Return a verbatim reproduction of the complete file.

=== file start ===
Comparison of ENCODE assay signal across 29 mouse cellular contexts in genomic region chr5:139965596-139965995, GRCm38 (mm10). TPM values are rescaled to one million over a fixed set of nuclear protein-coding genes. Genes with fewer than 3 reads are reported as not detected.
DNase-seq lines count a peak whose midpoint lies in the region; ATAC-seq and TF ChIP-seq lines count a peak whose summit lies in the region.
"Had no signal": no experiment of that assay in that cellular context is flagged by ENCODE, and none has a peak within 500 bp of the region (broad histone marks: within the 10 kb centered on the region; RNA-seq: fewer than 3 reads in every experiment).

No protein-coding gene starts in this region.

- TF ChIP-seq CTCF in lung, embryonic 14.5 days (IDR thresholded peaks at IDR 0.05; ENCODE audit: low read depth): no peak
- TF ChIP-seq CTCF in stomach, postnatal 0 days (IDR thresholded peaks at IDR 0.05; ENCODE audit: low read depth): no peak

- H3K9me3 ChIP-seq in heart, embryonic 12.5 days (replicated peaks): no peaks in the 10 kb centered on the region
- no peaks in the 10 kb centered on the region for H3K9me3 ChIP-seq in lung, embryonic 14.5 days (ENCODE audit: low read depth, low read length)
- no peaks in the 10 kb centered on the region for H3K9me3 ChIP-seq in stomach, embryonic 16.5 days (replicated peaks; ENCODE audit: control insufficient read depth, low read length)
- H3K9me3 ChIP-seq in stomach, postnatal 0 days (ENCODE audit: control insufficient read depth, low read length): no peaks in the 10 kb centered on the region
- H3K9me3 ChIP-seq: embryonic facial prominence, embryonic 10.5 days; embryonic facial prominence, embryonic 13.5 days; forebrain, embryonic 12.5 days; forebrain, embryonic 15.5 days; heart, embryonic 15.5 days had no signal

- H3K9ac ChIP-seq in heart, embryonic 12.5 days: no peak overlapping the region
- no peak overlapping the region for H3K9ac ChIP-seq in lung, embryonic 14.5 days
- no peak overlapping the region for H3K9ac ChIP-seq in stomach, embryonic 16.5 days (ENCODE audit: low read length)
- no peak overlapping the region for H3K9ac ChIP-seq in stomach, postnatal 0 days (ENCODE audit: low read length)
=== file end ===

Comparison of ENCODE assay signal across 29 mouse cellular contexts in genomic region chr5:139965596-139965995, GRCm38 (mm10). TPM values are rescaled to one million over a fixed set of nuclear protein-coding genes. Genes with fewer than 3 reads are reported as not detected.
DNase-seq lines count a peak whose midpoint lies in the region; ATAC-seq and TF ChIP-seq lines count a peak whose summit lies in the region.
"Had no signal": no experiment of that assay in that cellular context is flagged by ENCODE, and none has a peak within 500 bp of the region (broad histone marks: within the 10 kb centered on the region; RNA-seq: fewer than 3 reads in every experiment).

No protein-coding gene starts in this region.

- TF ChIP-seq CTCF in lung, embryonic 14.5 days (IDR thresholded peaks at IDR 0.05; ENCODE audit: low read depth): no peak
- TF ChIP-seq CTCF in stomach, postnatal 0 days (IDR thresholded peaks at IDR 0.05; ENCODE audit: low read depth): no peak

- H3K9me3 ChIP-seq in heart, embryonic 12.5 days (replicated peaks): no peaks in the 10 kb centered on the region
- no peaks in the 10 kb centered on the region for H3K9me3 ChIP-seq in lung, embryonic 14.5 days (ENCODE audit: low read depth, low read length)
- no peaks in the 10 kb centered on the region for H3K9me3 ChIP-seq in stomach, embryonic 16.5 days (replicated peaks; ENCODE audit: control insufficient read depth, low read length)
- H3K9me3 ChIP-seq in stomach, postnatal 0 days (ENCODE audit: control insufficient read depth, low read length): no peaks in the 10 kb centered on the region
- H3K9me3 ChIP-seq: embryonic facial prominence, embryonic 10.5 days; embryonic facial prominence, embryonic 13.5 days; forebrain, embryonic 12.5 days; forebrain, embryonic 15.5 days; heart, embryonic 15.5 days had no signal

- H3K9ac ChIP-seq in heart, embryonic 12.5 days: no peak overlapping the region
- no peak overlapping the region for H3K9ac ChIP-seq in lung, embryonic 14.5 days
- no peak overlapping the region for H3K9ac ChIP-seq in stomach, embryonic 16.5 days (ENCODE audit: low read length)
- no peak overlapping the region for H3K9ac ChIP-seq in stomach, postnatal 0 days (ENCODE audit: low read length)